Officials propose building 'wildlife bridge' to reduce roadkill

- Mountain lions, bobcats and other wildlife would be less likely to become roadkill if the state adopted a plan to build a bridge over the 101 Freeway in Agoura Hills, supporters of the proposal said in remarks reported today.

State agencies, elected officials and wildlife advocates urged the state to provide the much-needed link in an area where rampant development and highways have fragmented once-continuous habitat. The 165-foot-wide, 200-foot-long overpass near Liberty Canyon Road would connect the Santa Monica Mountains on the south with the Simi Hills and Santa Susana Mountains, the Los Angeles Times reported.

Large carnivores in particular have found the 101 to be a formidable barrier. Since National Park Service biologists began researching mountain lions in the Santa Monica Mountains in 2002, motorists have struck and killed a dozen of the big cats, The Times reported.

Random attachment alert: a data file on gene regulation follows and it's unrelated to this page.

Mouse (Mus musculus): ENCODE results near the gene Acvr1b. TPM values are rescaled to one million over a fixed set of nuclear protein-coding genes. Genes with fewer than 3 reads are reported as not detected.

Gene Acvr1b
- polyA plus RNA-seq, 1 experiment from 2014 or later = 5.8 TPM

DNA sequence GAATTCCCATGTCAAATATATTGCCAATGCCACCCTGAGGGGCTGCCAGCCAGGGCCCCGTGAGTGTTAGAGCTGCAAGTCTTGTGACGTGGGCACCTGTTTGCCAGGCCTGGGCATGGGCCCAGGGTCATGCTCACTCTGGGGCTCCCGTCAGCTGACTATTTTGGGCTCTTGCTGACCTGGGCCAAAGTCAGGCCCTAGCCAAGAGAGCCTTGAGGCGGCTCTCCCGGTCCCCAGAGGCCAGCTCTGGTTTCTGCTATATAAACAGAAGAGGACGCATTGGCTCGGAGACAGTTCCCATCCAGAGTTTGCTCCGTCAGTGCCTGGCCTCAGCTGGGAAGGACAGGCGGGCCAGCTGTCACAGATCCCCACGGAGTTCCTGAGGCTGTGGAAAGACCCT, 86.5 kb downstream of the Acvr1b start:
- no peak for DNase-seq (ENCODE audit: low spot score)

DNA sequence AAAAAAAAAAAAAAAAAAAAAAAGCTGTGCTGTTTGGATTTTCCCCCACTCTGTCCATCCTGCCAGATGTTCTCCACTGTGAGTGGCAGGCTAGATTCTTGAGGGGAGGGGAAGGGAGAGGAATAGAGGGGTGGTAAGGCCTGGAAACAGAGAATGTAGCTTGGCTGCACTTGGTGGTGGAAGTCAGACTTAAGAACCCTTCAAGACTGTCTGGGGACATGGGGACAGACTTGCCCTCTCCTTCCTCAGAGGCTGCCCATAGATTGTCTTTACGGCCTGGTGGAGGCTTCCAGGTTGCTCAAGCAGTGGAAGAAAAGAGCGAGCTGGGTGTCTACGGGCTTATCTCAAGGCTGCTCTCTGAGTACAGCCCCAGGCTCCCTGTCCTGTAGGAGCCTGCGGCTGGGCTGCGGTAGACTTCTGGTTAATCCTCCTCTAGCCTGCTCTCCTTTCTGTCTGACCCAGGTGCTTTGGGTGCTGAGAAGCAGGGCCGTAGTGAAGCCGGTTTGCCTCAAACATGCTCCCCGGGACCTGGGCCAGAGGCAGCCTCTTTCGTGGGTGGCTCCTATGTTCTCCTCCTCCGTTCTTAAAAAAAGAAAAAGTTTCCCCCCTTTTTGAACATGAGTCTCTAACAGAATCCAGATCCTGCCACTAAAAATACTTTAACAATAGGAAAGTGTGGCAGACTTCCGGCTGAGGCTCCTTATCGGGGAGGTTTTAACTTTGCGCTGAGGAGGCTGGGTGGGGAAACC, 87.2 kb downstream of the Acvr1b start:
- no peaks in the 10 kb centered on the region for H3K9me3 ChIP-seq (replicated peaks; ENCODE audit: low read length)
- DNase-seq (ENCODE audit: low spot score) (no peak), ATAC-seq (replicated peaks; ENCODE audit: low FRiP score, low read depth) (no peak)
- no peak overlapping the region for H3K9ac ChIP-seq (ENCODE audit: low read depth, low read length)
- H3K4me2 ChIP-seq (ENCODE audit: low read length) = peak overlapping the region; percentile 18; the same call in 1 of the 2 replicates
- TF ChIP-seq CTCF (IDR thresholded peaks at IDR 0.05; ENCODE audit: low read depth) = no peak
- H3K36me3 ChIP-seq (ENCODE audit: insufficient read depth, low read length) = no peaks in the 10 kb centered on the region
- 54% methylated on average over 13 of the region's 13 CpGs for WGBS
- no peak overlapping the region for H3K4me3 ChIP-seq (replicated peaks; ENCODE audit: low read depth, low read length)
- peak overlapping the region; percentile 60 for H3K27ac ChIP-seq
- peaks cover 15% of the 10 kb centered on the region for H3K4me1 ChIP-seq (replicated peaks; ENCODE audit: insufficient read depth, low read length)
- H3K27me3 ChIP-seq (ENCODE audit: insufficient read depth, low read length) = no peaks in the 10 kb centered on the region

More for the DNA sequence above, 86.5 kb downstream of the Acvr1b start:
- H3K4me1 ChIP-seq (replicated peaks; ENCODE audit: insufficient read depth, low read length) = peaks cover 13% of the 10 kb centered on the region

Urbanization has taken a toll on Southern California’s mountain lion population, spurring battles over shrinking territory and a depletion of genetic diversity because of inbreeding.

Building the nation’s largest wildlife overpass would be ambitious, said Seth Riley, a wildlife ecologist with the Santa Monica Mountains National Recreation Area, a unit of the National Park Service, according to The Times.
At the proposed site, the highway has 10 lanes of pavement, including exit lanes.

Scientists have long ago identified Liberty Canyon as the optimal location to build a wildlife passage because of the large swaths of protected public land on either side of the freeway, according to The Times.

On Wednesday, the Mountains Recreation and Conservation Authority released a long-awaited study by Caltrans concluding that a wildlife overpass was feasible, the newspaper reported. The projected cost would be $33 million
to $38 million, according to the report. Proponents said they plan to seek most of the money from public coffers.

The California Department of Transportation completed the project study with a $200,000 grant from the Santa Monica Mountains Conservancy. Elected officials expressed enthusiastic support for the project, according to The Times.

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